Carlson, N. R. (2007).  Physiology of Behavior. London.  Allyn and Bacon.

Mulleners, W. M., Chronicle, E. P., Palmer, J, E., Koehler, P. J., and Vredeveld, J. W. (2001), Suppression of perception in migraine: Evidence for reduced inhibition in the visual cortex, Neurology, January 23, 2001; 56(2): 178 - 183.

Rizzo, M. and Robin, D. A. (1990).  Simultanagnosia:  A defect of sustained attention yields insights on visual information processing.  Neurology, 40, 447-455.

Sham, L. (2011) in  Medical News Today.  Shedding Light On The Dynamics Of Sensory Recalibrations Has Implications For Brain Injuries, Robotics.

Wiggins, L. D. et al (2009).  Sensory Abnormalities as Distinguishing Symptoms of Autism Spectrum Disorders in Young Children. Journal of Autism and Developmental Disorders, Vol 39 (7) 1087 - 1091

Thursday, 17 March 2011

Language Development in Children with Cerebral Palsy, Autism and other Developmental Disabilities.

This article was first published by Andrew Brereton in the July / August 2010 edition of  'Special Education Needs' magazine.

When Words Fail!

It is normal for parents not only to want their child to be able to understand them, but to be able to communicate with them too. Interaction is fundamental to humanity and in a way I feel it defines who and what we are. Naturally then, when a child cannot use language, it can cause parents immense distress. So why does the language and communication development of children with cerebral palsy and other neurodevelopmental problems so often fail? Let's examine some of the major reasons.

Many difficulties with the development of language and communication begin very early on, when the parents bring their child home after birth, or after the child has received the diagnosis. Naturally the parents are often weighed down by the worry and crippling stress of having to cope with their child's unexpected problems. I have been in this situation myself and can testify that it is so. Often they are reeling from the shock of the diagnosis their child has just received.

What frequently occurs then is that parents do not interact with their child as they would have done had they had an uninjured baby. They may miss the communicative signals given out by the child and consequently may not supply their child with input which is appropriate to the development of language. This is no fault of the parents, who are invariably doing an heroic job in simply caring for their child's needs and helping them survive despite sometimes overwhelming difficulties - This can often be a 48 hour per day task in itself! The situation is merely a result of a set of circumstances produced by the extremely stressful situation in which the parents find themselves.

So, having missed the early communicative opportunities provided by normal parent / child interactions, the child's early communicative skills fail to develop. Instead, the child sometimes completely fails to develop a communicative understanding with Mum and Dad, with the consequence that the understanding of language is impaired, or even non existent! In the absence of understanding of language, the child fails to produce language. In other cases where some appropriate but incomplete interaction has taken place between parents and child, a partial understanding of language develops, with little or no production of language.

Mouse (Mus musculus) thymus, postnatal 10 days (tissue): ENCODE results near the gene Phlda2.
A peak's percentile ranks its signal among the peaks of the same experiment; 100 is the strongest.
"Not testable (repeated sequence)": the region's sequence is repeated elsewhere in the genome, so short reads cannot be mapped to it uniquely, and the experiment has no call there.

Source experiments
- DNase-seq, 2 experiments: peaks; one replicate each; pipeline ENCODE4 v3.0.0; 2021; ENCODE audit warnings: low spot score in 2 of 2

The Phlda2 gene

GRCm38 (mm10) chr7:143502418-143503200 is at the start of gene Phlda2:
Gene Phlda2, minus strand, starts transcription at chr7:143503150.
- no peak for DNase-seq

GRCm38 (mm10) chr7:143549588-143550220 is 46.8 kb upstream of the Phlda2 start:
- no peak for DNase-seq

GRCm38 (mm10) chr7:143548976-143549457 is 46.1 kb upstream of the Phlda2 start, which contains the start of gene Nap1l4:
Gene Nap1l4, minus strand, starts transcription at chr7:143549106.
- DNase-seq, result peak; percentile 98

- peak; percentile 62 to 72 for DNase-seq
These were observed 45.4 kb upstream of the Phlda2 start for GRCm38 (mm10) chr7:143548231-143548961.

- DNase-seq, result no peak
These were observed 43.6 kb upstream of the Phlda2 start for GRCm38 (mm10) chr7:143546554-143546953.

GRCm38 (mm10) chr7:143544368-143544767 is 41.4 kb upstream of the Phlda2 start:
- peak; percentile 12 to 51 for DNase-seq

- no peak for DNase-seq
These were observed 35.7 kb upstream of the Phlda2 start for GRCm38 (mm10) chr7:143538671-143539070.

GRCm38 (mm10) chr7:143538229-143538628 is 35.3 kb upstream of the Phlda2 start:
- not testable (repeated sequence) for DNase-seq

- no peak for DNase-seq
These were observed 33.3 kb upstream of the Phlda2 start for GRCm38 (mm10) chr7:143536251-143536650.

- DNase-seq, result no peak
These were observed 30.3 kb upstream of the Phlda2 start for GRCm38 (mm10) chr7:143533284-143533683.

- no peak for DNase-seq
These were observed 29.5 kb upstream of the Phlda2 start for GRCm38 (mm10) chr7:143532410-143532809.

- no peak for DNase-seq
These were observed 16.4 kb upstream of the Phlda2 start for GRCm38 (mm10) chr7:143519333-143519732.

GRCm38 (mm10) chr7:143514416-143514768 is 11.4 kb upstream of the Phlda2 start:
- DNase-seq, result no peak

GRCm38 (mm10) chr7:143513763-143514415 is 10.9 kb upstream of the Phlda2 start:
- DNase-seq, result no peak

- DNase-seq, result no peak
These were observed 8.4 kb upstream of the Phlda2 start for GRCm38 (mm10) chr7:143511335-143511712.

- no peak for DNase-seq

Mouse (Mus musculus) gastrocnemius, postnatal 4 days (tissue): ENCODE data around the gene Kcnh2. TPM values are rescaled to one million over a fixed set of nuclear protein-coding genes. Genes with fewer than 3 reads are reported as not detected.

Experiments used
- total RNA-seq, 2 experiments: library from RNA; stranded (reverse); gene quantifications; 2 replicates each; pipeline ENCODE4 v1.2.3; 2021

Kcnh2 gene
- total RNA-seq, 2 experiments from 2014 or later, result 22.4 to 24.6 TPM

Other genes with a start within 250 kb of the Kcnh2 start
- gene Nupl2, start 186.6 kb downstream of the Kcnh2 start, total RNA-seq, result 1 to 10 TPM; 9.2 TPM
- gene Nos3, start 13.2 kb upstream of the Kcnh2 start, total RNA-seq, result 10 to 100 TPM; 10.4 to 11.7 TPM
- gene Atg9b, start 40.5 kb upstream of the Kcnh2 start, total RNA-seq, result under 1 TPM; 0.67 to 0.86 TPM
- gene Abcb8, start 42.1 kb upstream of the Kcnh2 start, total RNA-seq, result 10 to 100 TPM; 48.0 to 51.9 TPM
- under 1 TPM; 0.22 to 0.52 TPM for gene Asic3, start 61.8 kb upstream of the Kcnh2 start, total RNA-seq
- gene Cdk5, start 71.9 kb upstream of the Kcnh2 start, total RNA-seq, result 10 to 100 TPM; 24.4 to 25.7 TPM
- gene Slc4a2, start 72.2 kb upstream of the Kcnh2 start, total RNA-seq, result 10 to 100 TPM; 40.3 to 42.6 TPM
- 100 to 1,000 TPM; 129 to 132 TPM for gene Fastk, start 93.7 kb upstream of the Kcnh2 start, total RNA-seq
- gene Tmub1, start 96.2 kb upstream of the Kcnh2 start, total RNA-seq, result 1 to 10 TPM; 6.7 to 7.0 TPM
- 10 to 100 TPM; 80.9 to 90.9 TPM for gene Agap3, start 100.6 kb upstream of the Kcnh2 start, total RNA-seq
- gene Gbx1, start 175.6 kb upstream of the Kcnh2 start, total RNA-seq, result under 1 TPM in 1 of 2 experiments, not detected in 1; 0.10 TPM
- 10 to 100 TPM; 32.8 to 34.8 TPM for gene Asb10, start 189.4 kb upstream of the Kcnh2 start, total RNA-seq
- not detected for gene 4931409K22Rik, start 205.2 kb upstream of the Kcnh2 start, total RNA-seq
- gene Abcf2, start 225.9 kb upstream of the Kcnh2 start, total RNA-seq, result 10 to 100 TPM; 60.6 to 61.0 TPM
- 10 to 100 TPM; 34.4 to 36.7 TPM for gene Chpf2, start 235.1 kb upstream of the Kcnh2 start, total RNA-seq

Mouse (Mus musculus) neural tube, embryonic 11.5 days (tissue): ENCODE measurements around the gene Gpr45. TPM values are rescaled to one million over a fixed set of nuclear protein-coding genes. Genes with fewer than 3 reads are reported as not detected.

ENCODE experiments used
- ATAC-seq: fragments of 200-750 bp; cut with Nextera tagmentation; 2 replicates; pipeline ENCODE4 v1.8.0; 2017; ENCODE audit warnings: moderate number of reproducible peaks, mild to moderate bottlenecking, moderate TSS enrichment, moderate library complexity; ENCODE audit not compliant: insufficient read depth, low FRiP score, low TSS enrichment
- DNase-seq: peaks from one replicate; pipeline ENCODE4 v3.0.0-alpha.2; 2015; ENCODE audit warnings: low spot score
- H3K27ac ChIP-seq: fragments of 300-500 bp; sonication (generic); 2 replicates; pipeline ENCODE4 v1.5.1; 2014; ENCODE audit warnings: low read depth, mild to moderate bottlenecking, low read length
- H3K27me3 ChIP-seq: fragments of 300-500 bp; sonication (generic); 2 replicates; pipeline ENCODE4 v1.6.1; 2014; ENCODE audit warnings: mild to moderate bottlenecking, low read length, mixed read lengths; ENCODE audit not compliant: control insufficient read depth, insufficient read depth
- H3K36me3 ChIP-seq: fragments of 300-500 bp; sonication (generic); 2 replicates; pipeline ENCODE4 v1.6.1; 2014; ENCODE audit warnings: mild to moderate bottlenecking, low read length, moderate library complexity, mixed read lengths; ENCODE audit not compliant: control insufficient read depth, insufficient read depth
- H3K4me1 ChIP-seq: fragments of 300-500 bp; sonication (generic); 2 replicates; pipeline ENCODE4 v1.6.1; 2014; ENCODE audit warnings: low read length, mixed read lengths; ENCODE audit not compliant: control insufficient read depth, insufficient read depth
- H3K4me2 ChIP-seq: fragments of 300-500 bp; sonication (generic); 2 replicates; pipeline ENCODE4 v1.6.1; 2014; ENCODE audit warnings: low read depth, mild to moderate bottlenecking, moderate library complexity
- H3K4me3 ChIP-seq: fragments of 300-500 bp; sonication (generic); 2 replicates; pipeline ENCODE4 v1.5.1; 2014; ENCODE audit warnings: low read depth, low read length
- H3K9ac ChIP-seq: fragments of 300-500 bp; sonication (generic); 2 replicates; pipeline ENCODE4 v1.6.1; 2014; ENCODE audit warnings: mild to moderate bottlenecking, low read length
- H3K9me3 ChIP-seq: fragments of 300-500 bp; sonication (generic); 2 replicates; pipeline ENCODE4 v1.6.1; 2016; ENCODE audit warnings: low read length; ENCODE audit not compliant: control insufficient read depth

A second reason for the failure of language to develop, is when the child experiences 'distortions of sensory processing.' The brain abnormalities and dysfunctions which produce neurodevelopmental problems like cerebral palsy and autism, can adversely affect the functioning of several key structures in the brain, which are responsible for the processing of incoming sensory information from the environment. Obviously, we all know that successful development of spoken language is largely dependent upon successful auditory development; - Essentially, if the child's ability to process the sounds which make up the sound system of the English language is poor, - then their ability to reproduce those sounds as language will be poor. If their ability to process those sounds is non existent, their development of spoken language is likely to be non existent. It is simply a matter of successful sensory reception leading to successful motor output. (Language after all, is an output skill). In other words, this is a sensory - motor loop, the successful development of the motor part of the loop, being dependent upon the successful development of the sensory part of the loop. So, if we have a child who hears nothing, we are likely to have a 'NINO' situation, (nothing in - nothing out). If we have a child who is experiencing sensory distortions, whose hearing is hyposensitive or hypersensitive, or who is experiencing difficulties in regulating their auditory attention, we will probably be facing a CICO situation, (Chaos in - chaos out).

Other factors which can influence language development are difficulties with maintaining eye contact, reluctance to look at faces and the lack of ability to share attention with a communicating partner. These are all vital precursor skills to language development and form their own sensory - motor loops to support the development of communicative skills.

Another factor which will affect the development of spoken language is direct injury to the left hemisphere of the cortex, around the regions of Wernicke's area and Broca's area. These areas are respectively responsible for our ability to understand and produce spoken language. The connotations of direct injury here are obvious.